Limits...
DNA damage leads to progressive replicative decline but extends the life span of long-lived mutant animals.

Lans H, Lindvall JM, Thijssen K, Karambelas AE, Cupac D, Fensgård O, Jansen G, Hoeijmakers JH, Nilsen H, Vermeulen W - Cell Death Differ. (2013)

Bottom Line: Surprisingly, loss of functional ERCC-1/XPF even further extends the life span of long-lived daf-2 mutants, likely through an adaptive activation of stress signaling.Contrariwise, NER deficiency leads to a striking transgenerational decline in replicative capacity and viability of proliferating cells.These results suggest that multiple DNA-repair pathways can protect against replicative decline and indicate that there might be a direct link between the severity of symptoms and the level of DNA-repair deficiency in patients.

View Article: PubMed Central - PubMed

Affiliation: Department of Genetics, Biomedical Science, Erasmus MC, Rotterdam, The Netherlands.

ABSTRACT
Human-nucleotide-excision repair (NER) deficiency leads to different developmental and segmental progeroid symptoms of which the pathogenesis is only partially understood. To understand the biological impact of accumulating spontaneous DNA damage, we studied the phenotypic consequences of DNA-repair deficiency in Caenorhabditis elegans. We find that DNA damage accumulation does not decrease the adult life span of post-mitotic tissue. Surprisingly, loss of functional ERCC-1/XPF even further extends the life span of long-lived daf-2 mutants, likely through an adaptive activation of stress signaling. Contrariwise, NER deficiency leads to a striking transgenerational decline in replicative capacity and viability of proliferating cells. DNA damage accumulation induces severe, stochastic impairment of development and growth, which is most pronounced in NER mutants that are also impaired in their response to ionizing radiation and inter-strand crosslinks. These results suggest that multiple DNA-repair pathways can protect against replicative decline and indicate that there might be a direct link between the severity of symptoms and the level of DNA-repair deficiency in patients.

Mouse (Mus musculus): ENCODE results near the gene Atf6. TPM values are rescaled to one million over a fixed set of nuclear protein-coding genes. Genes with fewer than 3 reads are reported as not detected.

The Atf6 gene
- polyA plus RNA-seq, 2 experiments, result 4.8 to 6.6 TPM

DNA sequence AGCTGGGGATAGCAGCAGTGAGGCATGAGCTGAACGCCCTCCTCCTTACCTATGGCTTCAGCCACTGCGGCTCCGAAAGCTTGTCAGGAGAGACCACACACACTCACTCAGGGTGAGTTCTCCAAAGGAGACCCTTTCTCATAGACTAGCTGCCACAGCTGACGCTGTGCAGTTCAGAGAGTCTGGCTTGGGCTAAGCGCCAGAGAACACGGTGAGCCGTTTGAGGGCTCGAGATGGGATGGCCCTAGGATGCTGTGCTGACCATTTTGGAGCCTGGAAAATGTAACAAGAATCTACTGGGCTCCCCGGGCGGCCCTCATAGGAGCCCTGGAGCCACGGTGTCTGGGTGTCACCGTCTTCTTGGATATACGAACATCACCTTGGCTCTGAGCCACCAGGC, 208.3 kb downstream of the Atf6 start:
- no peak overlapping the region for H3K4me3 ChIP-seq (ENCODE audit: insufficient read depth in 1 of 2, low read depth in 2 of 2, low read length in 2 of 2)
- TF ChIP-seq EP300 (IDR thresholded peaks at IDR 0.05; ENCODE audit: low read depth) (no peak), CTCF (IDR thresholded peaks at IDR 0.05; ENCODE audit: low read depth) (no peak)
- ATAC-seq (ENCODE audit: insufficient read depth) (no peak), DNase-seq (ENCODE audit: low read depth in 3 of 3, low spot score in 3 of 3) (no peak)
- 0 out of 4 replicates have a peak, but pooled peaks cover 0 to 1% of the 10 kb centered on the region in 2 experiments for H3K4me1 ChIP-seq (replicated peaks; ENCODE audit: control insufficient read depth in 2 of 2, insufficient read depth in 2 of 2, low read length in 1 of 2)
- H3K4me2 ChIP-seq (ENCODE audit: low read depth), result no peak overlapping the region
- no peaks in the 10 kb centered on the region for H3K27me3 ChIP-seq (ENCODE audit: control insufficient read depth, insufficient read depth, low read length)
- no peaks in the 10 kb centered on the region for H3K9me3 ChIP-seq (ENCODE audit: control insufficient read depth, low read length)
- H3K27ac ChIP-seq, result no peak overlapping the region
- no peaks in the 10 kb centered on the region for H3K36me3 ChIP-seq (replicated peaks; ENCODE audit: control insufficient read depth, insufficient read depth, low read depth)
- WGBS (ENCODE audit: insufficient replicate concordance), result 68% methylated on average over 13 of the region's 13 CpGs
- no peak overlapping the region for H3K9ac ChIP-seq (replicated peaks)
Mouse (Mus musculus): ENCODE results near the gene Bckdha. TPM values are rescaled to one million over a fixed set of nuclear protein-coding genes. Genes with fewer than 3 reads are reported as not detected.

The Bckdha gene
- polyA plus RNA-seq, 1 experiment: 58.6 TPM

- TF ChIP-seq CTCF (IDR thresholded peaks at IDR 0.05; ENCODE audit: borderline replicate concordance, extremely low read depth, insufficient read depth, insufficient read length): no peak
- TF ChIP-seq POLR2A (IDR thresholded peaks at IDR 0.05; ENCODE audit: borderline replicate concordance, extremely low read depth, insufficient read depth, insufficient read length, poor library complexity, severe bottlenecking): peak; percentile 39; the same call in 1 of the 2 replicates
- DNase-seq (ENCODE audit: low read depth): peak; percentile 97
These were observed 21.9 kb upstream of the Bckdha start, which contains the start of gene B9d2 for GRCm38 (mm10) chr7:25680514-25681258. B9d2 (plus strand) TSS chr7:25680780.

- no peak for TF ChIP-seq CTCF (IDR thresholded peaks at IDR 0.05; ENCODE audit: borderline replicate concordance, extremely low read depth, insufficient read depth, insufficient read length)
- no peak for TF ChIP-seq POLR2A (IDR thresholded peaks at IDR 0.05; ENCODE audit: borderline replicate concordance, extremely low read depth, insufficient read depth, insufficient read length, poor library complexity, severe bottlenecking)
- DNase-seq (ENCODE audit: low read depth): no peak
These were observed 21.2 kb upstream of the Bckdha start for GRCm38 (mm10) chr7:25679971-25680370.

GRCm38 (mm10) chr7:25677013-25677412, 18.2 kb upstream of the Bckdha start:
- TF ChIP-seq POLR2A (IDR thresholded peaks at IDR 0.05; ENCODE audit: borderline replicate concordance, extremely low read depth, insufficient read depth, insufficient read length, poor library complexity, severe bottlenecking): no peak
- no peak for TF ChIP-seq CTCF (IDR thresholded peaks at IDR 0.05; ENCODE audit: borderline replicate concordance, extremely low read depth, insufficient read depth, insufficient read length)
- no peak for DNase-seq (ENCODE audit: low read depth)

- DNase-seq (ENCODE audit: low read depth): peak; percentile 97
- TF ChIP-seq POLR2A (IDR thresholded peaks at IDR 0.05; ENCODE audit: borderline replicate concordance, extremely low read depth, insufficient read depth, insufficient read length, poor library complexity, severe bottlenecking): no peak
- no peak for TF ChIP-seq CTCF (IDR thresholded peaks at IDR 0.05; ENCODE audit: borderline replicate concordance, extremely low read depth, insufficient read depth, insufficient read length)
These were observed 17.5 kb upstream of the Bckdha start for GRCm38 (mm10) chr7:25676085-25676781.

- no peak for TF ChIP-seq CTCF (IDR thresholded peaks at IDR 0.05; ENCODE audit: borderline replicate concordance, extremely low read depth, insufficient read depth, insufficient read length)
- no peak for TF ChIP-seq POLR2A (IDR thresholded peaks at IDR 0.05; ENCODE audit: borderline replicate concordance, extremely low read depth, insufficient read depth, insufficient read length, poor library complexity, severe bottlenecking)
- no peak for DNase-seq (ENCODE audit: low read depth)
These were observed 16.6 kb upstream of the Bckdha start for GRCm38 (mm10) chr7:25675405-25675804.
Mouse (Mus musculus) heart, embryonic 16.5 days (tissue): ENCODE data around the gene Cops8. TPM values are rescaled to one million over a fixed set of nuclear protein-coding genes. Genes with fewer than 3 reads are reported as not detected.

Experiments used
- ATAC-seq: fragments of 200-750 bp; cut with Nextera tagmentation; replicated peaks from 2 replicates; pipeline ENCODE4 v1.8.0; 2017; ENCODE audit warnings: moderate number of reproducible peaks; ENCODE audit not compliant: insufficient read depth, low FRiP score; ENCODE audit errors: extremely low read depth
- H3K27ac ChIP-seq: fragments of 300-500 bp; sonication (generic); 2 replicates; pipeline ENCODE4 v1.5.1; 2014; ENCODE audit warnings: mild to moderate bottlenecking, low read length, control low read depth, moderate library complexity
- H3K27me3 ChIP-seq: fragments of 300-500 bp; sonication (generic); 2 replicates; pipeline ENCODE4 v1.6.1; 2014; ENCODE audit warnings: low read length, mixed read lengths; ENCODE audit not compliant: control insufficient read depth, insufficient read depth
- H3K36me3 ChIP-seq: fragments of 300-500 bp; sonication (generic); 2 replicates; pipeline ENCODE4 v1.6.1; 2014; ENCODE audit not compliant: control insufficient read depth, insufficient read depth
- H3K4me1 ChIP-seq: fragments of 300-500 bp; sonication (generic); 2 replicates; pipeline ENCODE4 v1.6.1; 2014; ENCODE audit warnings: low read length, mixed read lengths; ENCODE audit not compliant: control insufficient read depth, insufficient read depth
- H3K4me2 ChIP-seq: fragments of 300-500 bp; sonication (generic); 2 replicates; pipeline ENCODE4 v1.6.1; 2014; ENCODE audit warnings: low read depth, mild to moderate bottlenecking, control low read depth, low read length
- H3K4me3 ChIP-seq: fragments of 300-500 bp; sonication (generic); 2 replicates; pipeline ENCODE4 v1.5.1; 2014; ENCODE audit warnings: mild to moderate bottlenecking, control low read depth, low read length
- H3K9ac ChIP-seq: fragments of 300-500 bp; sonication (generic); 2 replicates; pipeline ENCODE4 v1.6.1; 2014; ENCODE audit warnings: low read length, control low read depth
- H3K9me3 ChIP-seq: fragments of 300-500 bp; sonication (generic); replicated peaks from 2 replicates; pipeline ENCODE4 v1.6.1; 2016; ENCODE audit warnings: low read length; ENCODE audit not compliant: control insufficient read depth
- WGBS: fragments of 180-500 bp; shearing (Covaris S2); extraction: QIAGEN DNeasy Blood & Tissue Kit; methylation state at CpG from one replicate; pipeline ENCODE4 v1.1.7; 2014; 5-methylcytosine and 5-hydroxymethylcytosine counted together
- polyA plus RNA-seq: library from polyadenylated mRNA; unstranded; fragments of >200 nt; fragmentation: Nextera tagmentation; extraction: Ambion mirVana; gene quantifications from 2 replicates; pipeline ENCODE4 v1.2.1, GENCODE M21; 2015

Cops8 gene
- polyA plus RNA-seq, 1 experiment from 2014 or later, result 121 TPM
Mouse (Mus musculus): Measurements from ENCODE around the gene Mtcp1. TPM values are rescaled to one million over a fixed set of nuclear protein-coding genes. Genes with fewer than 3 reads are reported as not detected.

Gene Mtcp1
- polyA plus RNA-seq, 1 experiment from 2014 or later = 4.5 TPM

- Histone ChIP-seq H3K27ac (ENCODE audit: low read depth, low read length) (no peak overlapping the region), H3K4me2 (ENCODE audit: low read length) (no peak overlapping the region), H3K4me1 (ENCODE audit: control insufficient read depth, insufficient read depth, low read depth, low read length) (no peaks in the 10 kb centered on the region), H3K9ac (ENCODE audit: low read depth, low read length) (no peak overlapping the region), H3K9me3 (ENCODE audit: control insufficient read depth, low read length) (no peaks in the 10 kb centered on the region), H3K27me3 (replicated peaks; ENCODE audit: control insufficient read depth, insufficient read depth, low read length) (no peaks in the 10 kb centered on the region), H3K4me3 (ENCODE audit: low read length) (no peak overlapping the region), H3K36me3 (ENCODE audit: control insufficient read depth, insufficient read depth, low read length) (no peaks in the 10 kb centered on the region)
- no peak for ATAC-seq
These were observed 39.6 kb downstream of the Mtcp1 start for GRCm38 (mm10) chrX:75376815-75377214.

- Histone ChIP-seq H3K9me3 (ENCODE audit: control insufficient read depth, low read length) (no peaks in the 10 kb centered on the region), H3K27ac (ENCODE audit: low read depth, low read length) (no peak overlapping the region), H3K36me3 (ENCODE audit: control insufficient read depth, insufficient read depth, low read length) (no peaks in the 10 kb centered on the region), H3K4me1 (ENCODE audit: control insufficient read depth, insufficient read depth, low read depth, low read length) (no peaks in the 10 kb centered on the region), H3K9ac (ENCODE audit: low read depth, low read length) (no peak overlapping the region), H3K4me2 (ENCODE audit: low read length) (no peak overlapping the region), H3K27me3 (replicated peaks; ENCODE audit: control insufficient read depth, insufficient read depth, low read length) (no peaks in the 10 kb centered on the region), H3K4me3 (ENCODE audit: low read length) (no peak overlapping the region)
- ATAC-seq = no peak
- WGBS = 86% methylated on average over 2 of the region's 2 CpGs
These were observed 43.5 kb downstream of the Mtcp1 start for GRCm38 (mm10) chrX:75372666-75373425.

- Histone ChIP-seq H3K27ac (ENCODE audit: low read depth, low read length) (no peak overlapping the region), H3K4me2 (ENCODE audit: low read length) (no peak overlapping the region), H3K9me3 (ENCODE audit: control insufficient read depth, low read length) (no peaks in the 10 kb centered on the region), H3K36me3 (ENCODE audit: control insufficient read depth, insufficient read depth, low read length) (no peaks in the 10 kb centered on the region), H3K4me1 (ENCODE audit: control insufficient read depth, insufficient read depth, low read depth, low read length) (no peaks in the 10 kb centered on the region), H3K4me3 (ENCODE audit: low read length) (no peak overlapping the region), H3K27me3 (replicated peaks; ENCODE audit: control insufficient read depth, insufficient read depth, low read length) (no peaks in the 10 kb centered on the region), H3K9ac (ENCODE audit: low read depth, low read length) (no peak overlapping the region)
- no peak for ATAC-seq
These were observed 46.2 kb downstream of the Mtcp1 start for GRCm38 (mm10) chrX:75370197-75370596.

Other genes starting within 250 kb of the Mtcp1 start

Show MeSH

Related in: MedlinePlus

xpa-1; brc-1 double mutants show enhanced developmental and replicative capacity defects. (a) depicts a quantification of the growth of wild-type, xpa-1 and brc-1 single and double mutants, by counting the larval and adult stages that are observed ∼70 h after animals are laid as eggs at 20 °C. (b) Shown is the transgenerational replicative capacity of xpa-1, brc-1 and xpa-1; brc-1 mutants. The cumulative results of two independent experiments at 25 °C are depicted
© Copyright Policy - open-access
Related In: Results  -  Collection

License
getmorefigures.php?uid=PMC3824592&req=5

fig7: xpa-1; brc-1 double mutants show enhanced developmental and replicative capacity defects. (a) depicts a quantification of the growth of wild-type, xpa-1 and brc-1 single and double mutants, by counting the larval and adult stages that are observed ∼70 h after animals are laid as eggs at 20 °C. (b) Shown is the transgenerational replicative capacity of xpa-1, brc-1 and xpa-1; brc-1 mutants. The cumulative results of two independent experiments at 25 °C are depicted

Mentions: To test the notion that defects in more than one repair pathway lead to stronger developmental and transgenerational replicative failure, we crossed xpa-1 with brc-1 mutants. BRC-1 is orthologous to mammalian BRCA1 and functions in DSB repair through inter-sister meiotic recombination in C. elegans.39 Importantly, brc-1 mutants are hypersensitive to ionizing radiation and ICL-inducing agents, but not to UV irradiation (Supplementary Figure S4)30, 40 and thus resemble ercc-1/xpf-1 mutants except for UV hypersensitivity. Growth and transgenerational replicative capacity were strongly reduced in xpa-1; brc-1 double mutants, compared with their single-mutant counterparts (Figure 7 and Supplementary Figure S5). These results strongly support the hypothesis that the severe defects in ercc-1, xpf-1 and xpg-1 mutants are caused by impairment of multiple DNA-repair pathways, suggesting that these pathways collectively protect against proliferative decline induced by accumulating DNA damage in the population.